In this thesis, in contrast to existing work on this topic, the AUDaCE is studied for wireless networks where the activity of the UEs is assumed to be correlated, as is typical for many large-scale dense networks. To this end, two new activity models are introduced. The first one assumes that the activity of the UEs in the network can be modeled via group-homogeneous activity (GHomA) where devices in the same group have common pairwise correlations and marginal activity probabilities. The second model accounts for more general dependence structure via group-heterogeneous activity (GHetA). Novel approximate message passing algorithms within the hybrid GAMP (HGAMP) framework are developed for each of the models. With the aid of latent variables associated to each group for modeling the activity probabilities of the UEs, the GHomA-HGAMP algorithm can perform AUDaCE for GFRA leveraging such a group homogeneity. When the activity is heterogenous, i.e. each UE is associated with a latent variable modeling its activity probability correlated with the other variables, it is possible to develop GHetA-HGAMP using the copula theory.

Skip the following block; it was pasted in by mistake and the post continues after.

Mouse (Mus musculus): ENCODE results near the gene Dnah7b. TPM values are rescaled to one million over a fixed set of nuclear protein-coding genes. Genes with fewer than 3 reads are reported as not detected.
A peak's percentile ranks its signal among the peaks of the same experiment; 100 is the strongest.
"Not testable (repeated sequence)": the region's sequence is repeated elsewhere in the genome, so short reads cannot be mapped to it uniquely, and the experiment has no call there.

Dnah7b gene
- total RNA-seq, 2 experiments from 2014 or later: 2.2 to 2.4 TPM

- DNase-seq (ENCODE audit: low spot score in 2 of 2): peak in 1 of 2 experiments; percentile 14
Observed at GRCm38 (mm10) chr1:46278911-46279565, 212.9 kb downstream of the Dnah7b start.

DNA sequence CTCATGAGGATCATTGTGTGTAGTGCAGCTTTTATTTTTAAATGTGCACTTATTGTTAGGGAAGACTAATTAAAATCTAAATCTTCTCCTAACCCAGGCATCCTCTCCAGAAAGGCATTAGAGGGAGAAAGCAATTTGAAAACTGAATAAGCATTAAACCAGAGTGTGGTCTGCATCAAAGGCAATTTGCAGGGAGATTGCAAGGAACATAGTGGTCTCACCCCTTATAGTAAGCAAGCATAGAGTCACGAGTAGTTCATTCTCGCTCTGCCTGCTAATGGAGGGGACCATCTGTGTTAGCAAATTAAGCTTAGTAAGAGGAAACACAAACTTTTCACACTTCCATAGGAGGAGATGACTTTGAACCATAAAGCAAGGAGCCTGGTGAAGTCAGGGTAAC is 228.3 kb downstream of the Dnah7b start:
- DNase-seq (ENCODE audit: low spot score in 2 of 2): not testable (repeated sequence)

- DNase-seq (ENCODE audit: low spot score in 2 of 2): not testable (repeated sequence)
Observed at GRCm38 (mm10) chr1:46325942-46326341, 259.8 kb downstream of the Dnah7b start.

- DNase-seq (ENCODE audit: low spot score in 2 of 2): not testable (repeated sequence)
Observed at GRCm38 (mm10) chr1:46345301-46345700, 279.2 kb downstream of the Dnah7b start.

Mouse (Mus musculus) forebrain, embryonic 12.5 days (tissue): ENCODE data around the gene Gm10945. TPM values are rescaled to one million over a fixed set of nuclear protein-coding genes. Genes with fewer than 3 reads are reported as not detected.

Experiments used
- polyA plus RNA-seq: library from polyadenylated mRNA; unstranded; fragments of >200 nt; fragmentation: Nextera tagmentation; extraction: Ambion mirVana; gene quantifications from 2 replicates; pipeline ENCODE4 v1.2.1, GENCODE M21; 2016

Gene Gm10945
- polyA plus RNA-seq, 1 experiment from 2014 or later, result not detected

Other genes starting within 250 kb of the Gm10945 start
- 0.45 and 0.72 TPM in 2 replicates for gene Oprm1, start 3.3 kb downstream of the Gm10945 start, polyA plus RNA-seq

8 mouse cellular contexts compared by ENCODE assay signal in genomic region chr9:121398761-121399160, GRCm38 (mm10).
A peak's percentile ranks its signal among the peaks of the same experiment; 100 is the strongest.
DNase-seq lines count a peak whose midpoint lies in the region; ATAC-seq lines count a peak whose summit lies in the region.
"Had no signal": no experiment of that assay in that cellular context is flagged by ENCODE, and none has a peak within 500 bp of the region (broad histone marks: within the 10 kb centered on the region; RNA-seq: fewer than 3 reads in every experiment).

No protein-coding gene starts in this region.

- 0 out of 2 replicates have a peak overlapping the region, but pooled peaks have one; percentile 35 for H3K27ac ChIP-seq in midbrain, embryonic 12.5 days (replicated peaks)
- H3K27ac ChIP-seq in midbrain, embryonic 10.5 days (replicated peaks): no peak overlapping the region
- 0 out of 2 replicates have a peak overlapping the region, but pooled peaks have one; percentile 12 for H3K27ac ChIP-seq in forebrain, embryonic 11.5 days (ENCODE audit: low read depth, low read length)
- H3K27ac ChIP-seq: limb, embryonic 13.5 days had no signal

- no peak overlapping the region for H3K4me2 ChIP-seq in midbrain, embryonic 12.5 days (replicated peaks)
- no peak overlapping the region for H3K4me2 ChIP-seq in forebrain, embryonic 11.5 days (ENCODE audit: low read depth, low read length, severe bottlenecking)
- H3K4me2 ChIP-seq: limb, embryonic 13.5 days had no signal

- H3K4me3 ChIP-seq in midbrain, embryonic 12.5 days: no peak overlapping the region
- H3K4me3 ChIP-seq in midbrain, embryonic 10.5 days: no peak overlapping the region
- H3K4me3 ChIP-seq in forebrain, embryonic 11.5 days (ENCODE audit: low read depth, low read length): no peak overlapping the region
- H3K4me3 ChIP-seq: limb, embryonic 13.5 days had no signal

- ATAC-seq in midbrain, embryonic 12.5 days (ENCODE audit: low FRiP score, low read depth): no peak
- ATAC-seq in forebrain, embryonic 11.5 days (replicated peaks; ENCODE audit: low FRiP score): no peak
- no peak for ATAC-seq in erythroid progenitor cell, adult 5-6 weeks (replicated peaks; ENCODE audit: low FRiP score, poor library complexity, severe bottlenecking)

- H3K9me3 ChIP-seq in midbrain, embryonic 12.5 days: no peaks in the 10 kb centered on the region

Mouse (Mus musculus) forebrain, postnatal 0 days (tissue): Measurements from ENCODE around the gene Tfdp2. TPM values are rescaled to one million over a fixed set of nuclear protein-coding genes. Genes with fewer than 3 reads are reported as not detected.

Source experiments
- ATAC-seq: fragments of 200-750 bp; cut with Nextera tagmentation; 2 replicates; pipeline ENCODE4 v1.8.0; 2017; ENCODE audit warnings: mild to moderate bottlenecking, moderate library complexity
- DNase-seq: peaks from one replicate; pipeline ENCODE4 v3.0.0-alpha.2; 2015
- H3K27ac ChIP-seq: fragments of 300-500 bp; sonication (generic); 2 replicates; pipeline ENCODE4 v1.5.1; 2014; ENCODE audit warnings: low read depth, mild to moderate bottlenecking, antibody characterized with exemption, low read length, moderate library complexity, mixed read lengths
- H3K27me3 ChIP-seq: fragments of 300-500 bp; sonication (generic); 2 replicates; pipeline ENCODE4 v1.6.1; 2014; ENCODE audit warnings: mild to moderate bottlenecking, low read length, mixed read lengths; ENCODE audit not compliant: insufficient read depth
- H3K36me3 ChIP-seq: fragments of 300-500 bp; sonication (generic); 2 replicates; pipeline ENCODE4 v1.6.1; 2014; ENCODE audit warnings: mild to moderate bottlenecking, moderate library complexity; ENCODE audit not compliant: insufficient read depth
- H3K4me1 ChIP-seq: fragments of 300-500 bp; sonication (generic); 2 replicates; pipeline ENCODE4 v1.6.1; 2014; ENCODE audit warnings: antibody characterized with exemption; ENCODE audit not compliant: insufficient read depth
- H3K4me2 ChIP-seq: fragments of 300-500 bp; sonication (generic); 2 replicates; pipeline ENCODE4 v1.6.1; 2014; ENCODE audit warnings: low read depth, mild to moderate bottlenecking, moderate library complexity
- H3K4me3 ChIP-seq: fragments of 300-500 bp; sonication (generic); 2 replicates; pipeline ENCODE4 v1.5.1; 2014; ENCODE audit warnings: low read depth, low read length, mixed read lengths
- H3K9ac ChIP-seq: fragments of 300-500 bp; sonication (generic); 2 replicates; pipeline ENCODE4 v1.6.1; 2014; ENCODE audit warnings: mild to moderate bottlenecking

Extensive numerical studies are performed, which highlight significant performance improvements of GHomA-HGAMP and GHetA-HGAMP over existing algorithms (modified generalized AMP (GAMP) and group-sparse HGAMP (GS-HGAMP)), which do not properly account for correlation in activity. In particular, the channel estimation and active user detection capability are enhanced in many scenarios with up to a 4dB improvement with twice less user errors.